If you own a historic property, you need to know exactly how much your historic property is really worth. Knowing this value is beneficial for a number of things, including historic insurance and valuation. That’s why performing an effective condition assessment is incredibly useful when it comes down to really knowing every detail about your building.
Old buildings sometimes need restoration, reconstruction, preservation or rehabilitation, according to National Center for Preservation Technology and Training. It’s not just about research: it’s also about keeping your property vibrant for years to come. That’s why assessing the condition of your historic structure is essential to the upkeep of your historic property.
Not knowing how much your property is worth hurts. But what also hurts is not knowing what’s wrong with it in order to properly fix it before it’s too late. Losing out on the value of your historic property can turn disastrous fast.
Here’s what you need to do in order to perform an effective condition assessment, via the National Center.
What to Know Before You Begin Any Assessment
The first step of any assessment is determining the purpose of it. If the assessment is happening for a particular reason, like a historic designation application, there’s going to be certain information that has to be disclosed.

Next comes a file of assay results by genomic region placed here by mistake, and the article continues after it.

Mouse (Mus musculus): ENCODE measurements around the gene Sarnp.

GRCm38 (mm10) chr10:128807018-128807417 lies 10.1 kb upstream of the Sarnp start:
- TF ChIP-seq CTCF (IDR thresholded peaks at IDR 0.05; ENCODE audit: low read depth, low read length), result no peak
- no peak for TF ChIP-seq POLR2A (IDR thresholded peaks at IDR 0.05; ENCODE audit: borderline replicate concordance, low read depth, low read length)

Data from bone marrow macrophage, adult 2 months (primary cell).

Ensure that the tools needed to conduct the assessment are readily available. This includes a ladder, flashlight, tape measure, level or plumb bob, camera, plastic baggies or an awl. If you’re not well versed in old architecture, getting a style guide or dictionary can help.
Getting your research done means that you’re getting historic insurance at the right value and price needed for protection.
Finally, always be aware of water. It’s what really can hurt your historic property in the long-term.
When the Inspection Happens
While doing a thorough inspection is necessary, it doesn’t have to always be done the same way. Think of typical features you’re going to want to examine. Starting with accessible areas first that are outside and then moving inside helps speed along the process faster.
It’s all about looking at the building as a whole. Taking careful notes, photographs and videos of what you see and where. Keeping record will be helpful for both present and future inspections. Also keep in mind that safety equipment is essential. Forgetting it can be hazardous to who is looking at the house. If you don’t pay attention to a simple fix, it can become far worse later.
No stone should be left unturned during an inspection. Here’s what you need to keep an eye on:
- Wall materials and finishes
- Roof type and covering
- Building construction methods
- Decorative finishes
- Surrounding site features and landscapes